Volume 9, Number 3 & 4, Summer/Fall 2009

Job Analysis for the CPPB and CPPO Examinations ......................................................................................... 289
UPPCC Governance Board

The Implications of a Muddled Definition of Public Procurement ........................................................................ 326
E. Prier and C. P. McCue

State and Local Procurement Preferences: A Survey ......................................................................................... 371
Y. Qiao, K. V. Thai, and G. Cummings

PRACTITIONERS’ CORNER

Ethics in Public Procurement: Buying Public Trust .............................................................................................. 411
K. Hunsaker

USEFUL REPRINTS

Federal Contracting: Guidance on Award Fees Has Led to Better Practices But Is Not Consistently Applied ... 420
U.S. Government Accountability Office

BOOK REVIEW

Developing and Managing Requests for Proposals in the Public Sector ............................................................ 464
J. J. Schiele

ABSTRACT. In prior work, GAO found that contractors were paid billions of dollars in award fees regardless of acquisition outcomes. In December 2007, the Office of Management and Budget (OMB) issued guidance aimed at improving the use of award fee contracts. GAO was asked to (1) identify agencies’ actions to revise or develop award fee policies and guidance to reflect OMB guidance, (2) assess the consistency of current practices with the new guidance, and (3) determine the extent agencies are collecting, analyzing, and sharing information on award fees. GAO reviewed the Departments of defense (DOD), Energy (DOE), Health and Human Services (HHS), and Homeland Security (DHS) and the National Aeronautics and Space Administration (NASA)—agencies that constituted over 95 percent of the dollars spent on award fee contracts in fiscal year 2008.

ABSTRACT. At all levels of government, inconsistencies exist regarding the terminology and the body of knowledge used to understand public procurement. Perspectives on what public procurement is, or should be, ranges from routine ordering to sophisticated analysis of government spending. Definitional ambiguities have hampered attempts to define the field and unify its focus. This exploratory article examines the implications of the muddled nature of public procurement that has led to debate and uncertainty about the proper role of public procurement practitioners. To address these limitations, three dimensions of all public procurement systems are identified, and a general definition is proposed for describing the field and its institutionalized practices.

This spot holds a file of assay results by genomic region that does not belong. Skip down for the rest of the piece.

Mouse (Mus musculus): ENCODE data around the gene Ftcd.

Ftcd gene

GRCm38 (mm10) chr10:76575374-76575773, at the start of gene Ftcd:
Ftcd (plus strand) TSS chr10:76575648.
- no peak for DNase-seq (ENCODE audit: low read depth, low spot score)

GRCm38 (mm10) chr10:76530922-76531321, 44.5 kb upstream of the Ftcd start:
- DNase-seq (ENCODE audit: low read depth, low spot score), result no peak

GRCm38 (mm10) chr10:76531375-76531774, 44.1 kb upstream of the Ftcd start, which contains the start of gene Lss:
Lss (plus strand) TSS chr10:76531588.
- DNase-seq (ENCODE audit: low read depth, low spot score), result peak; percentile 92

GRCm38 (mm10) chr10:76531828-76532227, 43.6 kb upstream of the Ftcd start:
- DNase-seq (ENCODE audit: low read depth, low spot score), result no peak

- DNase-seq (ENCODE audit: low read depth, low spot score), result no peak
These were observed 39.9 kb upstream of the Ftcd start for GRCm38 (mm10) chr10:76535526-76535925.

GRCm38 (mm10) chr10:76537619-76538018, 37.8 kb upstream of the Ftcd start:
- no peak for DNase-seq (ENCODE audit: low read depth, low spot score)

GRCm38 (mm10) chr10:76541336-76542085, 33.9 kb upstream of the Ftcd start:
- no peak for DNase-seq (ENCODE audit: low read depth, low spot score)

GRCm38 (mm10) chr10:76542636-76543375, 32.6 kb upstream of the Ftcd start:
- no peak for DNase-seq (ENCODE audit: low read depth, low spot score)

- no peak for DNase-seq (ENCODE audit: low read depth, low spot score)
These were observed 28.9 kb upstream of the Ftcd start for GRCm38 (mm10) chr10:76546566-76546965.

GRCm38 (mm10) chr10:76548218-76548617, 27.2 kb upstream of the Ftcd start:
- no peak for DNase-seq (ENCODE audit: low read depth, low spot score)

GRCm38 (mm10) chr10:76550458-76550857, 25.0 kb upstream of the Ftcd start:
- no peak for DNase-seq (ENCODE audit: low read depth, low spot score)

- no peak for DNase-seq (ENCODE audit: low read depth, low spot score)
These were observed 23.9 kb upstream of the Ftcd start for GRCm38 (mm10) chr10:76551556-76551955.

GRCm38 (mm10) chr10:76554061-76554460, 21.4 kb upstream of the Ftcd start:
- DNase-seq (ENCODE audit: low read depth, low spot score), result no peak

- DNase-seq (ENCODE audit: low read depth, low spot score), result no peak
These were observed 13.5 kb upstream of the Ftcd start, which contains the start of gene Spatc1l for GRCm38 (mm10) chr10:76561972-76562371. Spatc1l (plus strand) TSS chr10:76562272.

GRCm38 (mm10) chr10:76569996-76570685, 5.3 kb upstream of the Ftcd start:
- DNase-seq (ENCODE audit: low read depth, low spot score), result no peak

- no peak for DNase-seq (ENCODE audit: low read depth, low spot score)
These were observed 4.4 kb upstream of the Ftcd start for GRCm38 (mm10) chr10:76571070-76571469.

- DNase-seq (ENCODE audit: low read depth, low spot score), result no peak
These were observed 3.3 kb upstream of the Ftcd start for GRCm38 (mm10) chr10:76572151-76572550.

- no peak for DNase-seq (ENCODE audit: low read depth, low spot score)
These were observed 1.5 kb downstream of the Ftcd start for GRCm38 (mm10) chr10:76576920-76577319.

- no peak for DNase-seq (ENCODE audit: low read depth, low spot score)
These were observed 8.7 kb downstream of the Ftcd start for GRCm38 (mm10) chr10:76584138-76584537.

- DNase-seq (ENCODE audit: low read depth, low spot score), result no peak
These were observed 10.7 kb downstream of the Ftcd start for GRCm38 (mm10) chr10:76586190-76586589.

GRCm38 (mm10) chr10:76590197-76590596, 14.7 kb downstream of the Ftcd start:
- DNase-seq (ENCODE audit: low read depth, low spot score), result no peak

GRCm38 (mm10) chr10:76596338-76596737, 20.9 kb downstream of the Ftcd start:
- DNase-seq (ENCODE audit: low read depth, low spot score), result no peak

ABSTRACT. No procurement professional wants their name featured in the negative headlines. Ethics is a significant issue when it comes to public procurement. Public procurement professionals must keep abreast of not only the laws that govern their practice, but be keenly aware of the need for transparency in the way they conduct their transactions. The modern public
procurement department is faced with agency growth, ambiguity in performance measurement, and keeping pace with modern procurement trends. This article will present what an agency can do to thwart potential ethics violations before they occur in the hopes of creating a more positive public image.

ABSTRACT. Universal Public Purchasing Certification Council (UPPCC) is an independent nonprofit entity formed to govern and administer the Certified Public Purchasing Officers (CPPO) and Certified Professional Public Buyers (CPPB) certification programs. Periodically, UPPCC performs a job analysis study to ensure that the certification exams are aligned with the skills, knowledge, and abilities needed for successful job performance in public procurement. This article provides a brief summary of the 2007 job analysis study.

ABSTRACT. The use of public procurement as a vehicle for implementing various socioeconomic preference policies has a long history. This article reviews the current state of affairs of procurement preference programs with regard to U.S. state and local governments and analyzes their impact on both the recipients and on the public procurement process. Opportunities for further research are noted, and the authors conclude that the ability to navigate the difficult waters of socioeconomic preferences should be a core competency of state and local public procurement officials.

Go to top